Weapons now evolve as you progress through the game. You are given four base weapons, sword, hammer, pistol and a rifle and these weapons evolve and change shape as you play. If you regularly use a fire spell then the weapon will eventually get a flaming aura; use combat magic often and your weapons will develop a more arcane look, ultimately becoming wooden. It’s a very impressive system and between my two play throughs the weapons looked vastly different based on my combat style and moral standing. My only issue with the system is that I couldn’t manually set how my sword looked.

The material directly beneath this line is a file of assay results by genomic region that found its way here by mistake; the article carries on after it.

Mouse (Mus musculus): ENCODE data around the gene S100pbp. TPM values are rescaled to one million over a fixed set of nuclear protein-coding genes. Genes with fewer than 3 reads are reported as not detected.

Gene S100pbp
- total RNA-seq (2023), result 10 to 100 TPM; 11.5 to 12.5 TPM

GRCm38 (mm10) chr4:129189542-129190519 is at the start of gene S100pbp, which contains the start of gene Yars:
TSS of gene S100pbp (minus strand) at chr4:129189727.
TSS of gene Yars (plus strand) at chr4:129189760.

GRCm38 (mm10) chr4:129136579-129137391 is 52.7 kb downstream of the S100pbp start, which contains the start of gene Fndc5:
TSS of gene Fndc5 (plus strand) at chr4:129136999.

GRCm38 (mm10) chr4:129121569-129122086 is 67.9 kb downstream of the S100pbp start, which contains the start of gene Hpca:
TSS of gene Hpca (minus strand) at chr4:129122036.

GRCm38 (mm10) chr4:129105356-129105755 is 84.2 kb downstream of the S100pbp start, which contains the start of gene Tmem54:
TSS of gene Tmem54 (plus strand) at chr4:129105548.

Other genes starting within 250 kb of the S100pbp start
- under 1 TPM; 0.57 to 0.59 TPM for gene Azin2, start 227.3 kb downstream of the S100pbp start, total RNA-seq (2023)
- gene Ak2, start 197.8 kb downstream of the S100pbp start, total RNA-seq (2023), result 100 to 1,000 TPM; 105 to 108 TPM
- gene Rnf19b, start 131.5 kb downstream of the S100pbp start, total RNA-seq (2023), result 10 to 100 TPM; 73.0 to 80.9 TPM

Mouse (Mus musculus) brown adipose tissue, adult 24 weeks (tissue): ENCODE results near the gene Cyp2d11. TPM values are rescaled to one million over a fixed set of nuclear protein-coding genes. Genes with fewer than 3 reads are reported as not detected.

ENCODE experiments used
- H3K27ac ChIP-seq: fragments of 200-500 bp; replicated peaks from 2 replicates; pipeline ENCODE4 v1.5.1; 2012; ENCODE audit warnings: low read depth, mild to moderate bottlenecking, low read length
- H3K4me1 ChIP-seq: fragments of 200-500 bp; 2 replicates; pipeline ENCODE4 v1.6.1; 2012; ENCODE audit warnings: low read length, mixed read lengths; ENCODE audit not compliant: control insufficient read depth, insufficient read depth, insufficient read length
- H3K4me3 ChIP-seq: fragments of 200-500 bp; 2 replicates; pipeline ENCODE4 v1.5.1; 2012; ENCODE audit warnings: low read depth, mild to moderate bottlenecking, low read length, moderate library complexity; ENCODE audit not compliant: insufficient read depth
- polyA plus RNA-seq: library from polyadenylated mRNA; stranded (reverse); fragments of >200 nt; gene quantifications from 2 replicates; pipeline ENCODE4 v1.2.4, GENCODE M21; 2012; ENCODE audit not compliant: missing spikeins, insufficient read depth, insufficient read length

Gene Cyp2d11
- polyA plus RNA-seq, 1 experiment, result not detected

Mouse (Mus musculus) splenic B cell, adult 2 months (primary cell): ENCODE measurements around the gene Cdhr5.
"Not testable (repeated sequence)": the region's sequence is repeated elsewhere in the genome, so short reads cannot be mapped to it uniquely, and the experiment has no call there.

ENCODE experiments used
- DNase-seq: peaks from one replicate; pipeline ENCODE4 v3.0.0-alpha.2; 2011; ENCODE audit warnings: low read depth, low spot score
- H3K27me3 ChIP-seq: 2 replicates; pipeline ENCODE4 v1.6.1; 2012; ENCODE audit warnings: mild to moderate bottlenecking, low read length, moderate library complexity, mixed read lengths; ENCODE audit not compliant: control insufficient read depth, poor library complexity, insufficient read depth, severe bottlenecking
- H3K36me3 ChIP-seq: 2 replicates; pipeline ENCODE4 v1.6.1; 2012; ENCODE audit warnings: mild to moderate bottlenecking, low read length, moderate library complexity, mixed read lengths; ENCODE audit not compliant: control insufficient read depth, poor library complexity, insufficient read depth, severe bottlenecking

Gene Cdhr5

Finally, as Peter Molyneux has said many times, a key feature in Fable is the player’s interaction with characters in the game and in previous games this was achieved with the emote wheel system that allowed the player to choose from a very large list of actions. In Fable III, however, this system is gone completely and is replaced with a more direct one to one version. Walking up to a villager in the game and pressing A will put you into the emote/action system and a random positive and negative action will float in the screen. To make friends in Fable III you will have to speak to people individually and then complete friend quests. These friend quests, from what I’ve seen, involve two things: going to a spot and digging something up or delivering something to someone. This system adds some side quests to the over all game but they become tedious to the point where I stopped bothering trying to impress villagers. I honestly hated the system in the previous game, where you would end up having everyone in the town love you when you were talking to your wife, but the new system is not an improvement at all. Its simplified and takes a lot of the fun out of what was an interesting feature.